Going abroad may be the best option for capital, but make sure your D&O is global
Three years after the financial crisis began, the U.S. capital markets continue to struggle to support many small companies and has forced some to turn to investors overseas in order to go public. A New York Times article earlier this month featured the story of Reva Medical, a medical device company who was denied a chance to list their stock here in the U.S., but found ready buyers of their shares in foreign markets. And they are not the only ones, there is a growing number of companies who are choosing foreign exchanges – 10 in 2010.
The Alternative Investment Market (AIM), part of the London Stock Exchange meant for small company listings, is popular destination for some American companies to go public, along with the Australian Securities Exchange.
Along with the challenge of raising U.S. capital, there is also the consideration of Sarbanes-Oxley compliance which costs more in the United States. According to the New York Times, the costs can be as high as $2-3m each year depending on the size of the company, and only $320k on the AIM or $100k-300k in a market like Taiwan.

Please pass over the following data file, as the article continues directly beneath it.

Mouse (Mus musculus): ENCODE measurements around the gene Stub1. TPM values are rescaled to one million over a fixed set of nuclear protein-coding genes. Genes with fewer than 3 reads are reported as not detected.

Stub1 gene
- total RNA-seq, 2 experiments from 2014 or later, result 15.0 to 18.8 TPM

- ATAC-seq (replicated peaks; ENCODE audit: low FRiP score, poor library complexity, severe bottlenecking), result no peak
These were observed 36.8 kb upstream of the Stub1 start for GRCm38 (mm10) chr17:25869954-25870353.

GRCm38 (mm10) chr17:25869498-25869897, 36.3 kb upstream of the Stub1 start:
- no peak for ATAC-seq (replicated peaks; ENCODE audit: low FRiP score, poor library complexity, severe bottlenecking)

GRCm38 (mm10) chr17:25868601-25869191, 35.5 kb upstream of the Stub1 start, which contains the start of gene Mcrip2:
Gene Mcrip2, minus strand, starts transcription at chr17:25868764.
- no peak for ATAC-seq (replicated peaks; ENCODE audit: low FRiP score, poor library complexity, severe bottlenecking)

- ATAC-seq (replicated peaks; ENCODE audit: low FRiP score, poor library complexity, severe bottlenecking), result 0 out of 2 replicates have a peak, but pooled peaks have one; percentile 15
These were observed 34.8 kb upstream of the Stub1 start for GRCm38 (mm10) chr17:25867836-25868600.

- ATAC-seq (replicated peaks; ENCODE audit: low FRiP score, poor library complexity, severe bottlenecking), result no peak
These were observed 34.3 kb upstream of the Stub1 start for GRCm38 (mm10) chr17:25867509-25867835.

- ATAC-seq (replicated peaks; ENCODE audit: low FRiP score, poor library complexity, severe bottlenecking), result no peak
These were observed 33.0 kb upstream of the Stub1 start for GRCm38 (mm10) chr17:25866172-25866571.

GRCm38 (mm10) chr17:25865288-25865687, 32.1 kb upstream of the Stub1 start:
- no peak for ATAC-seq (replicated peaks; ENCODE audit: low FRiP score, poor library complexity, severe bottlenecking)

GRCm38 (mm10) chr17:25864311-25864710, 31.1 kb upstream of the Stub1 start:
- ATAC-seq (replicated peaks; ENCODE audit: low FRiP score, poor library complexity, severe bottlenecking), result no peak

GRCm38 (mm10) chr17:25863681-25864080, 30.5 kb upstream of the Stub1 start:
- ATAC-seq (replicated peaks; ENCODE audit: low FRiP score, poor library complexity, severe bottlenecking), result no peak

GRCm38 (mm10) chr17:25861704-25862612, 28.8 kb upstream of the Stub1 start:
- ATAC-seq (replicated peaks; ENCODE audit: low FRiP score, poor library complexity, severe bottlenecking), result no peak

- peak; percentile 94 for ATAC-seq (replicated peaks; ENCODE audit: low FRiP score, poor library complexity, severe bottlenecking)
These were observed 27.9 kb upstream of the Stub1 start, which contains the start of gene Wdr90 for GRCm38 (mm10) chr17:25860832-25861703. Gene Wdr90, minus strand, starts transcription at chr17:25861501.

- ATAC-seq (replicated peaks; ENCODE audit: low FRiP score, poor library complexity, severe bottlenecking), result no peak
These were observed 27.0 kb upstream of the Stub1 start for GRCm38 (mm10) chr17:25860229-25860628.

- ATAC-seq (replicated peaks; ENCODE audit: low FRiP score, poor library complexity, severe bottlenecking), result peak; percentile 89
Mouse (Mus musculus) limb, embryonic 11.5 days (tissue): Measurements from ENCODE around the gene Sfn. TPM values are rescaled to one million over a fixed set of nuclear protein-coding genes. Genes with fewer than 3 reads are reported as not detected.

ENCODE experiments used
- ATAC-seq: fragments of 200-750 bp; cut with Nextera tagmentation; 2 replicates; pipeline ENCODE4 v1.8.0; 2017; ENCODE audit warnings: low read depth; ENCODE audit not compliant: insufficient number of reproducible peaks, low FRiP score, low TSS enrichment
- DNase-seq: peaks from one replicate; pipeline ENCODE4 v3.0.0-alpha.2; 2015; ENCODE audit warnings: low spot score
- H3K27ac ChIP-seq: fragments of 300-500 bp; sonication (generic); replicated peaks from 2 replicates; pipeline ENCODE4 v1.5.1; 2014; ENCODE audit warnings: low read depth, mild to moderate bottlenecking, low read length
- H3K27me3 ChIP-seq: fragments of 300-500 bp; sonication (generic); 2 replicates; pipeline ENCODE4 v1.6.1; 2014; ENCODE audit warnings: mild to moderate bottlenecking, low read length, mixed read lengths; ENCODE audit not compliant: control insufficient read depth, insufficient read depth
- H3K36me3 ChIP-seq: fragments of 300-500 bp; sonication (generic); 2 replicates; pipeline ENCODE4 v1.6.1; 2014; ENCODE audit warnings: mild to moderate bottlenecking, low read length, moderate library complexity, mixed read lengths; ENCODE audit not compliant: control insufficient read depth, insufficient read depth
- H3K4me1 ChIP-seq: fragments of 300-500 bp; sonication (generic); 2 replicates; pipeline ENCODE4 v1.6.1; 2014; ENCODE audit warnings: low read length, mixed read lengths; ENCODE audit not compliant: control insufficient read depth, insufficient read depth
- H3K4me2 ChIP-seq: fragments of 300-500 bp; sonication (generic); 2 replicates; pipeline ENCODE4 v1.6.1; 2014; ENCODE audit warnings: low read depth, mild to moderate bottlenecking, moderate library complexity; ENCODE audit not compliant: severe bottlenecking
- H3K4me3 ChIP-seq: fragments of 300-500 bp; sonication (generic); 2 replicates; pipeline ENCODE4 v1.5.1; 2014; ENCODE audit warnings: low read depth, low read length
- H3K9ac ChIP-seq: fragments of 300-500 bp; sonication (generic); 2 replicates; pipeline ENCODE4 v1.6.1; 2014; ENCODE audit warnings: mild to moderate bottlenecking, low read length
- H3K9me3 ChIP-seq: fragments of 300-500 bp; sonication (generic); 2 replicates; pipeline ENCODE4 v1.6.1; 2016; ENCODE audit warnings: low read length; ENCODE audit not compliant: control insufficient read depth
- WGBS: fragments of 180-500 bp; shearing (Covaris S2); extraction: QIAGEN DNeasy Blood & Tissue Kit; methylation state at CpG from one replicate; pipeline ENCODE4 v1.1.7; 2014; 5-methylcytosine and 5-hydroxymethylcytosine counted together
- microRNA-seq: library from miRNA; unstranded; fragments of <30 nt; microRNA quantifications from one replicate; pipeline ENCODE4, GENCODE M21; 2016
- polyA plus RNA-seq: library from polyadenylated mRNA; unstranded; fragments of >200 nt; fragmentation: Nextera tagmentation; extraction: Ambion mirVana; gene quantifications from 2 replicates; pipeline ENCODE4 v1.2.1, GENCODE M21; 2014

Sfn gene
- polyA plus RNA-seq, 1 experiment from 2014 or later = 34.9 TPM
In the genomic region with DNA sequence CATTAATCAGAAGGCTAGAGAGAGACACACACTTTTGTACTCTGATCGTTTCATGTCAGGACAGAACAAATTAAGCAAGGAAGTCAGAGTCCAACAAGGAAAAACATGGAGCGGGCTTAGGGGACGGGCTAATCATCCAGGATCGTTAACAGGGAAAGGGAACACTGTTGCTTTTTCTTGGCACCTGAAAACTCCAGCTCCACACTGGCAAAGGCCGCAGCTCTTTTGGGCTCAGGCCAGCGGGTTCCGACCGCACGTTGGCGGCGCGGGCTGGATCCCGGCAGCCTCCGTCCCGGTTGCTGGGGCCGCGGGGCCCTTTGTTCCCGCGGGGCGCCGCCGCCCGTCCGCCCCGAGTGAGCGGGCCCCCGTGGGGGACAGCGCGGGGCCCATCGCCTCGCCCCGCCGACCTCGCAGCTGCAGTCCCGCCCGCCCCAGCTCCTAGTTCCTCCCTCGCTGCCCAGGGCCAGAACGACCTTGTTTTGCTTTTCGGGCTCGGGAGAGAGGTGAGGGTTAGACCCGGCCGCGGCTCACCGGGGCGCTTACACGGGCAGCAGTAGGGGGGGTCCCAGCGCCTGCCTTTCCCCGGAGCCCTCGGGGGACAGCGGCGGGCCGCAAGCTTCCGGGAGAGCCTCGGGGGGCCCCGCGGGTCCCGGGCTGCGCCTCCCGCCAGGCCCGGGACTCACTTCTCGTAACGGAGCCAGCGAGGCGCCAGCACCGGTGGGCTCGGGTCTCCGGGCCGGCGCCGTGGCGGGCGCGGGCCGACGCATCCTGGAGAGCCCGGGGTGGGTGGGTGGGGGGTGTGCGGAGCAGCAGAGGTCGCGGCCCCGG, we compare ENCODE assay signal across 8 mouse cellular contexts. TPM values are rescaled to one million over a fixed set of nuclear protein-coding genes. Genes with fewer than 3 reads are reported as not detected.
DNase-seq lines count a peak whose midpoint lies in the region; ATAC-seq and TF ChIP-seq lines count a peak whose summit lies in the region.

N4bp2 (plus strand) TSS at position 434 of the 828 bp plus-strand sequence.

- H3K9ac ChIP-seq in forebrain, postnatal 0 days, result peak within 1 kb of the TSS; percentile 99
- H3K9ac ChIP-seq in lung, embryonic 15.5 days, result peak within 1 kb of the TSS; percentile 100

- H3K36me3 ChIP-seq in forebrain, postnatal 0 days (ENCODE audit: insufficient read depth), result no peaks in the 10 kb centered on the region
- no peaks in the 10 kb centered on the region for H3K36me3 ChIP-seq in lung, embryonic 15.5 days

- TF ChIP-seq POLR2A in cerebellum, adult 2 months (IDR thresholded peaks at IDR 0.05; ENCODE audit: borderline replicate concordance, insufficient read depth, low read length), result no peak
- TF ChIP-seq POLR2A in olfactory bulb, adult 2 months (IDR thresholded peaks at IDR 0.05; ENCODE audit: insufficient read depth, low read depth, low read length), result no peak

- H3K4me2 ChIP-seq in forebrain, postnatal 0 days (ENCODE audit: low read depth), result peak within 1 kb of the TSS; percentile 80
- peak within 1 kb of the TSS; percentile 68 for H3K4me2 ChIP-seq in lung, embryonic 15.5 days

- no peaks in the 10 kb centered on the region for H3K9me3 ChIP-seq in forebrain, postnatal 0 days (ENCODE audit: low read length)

Our team has had first hand experience placing Directors’ & Officers’ Liability (D&O) programs for IPO’s or other companies listing on foreign exchanges. D&O coverage is still very important to secure even when an entity is listed on an international exchange due to local insurance regulations, legal and personal liabilities. There are several key components that need to be considered in structuring a compliant international D&O placement to adequately protect D&O’s globally. Especially, given the significant uptick in D&O claims arising outside the U.S., in counties such as Australia, China, India, Russia, Hong Kong and Italy.
For more information, feel free to contact a member of WGA’s ExecutiveRisk team.
Connect with Rich Leavitt on LinkedIn.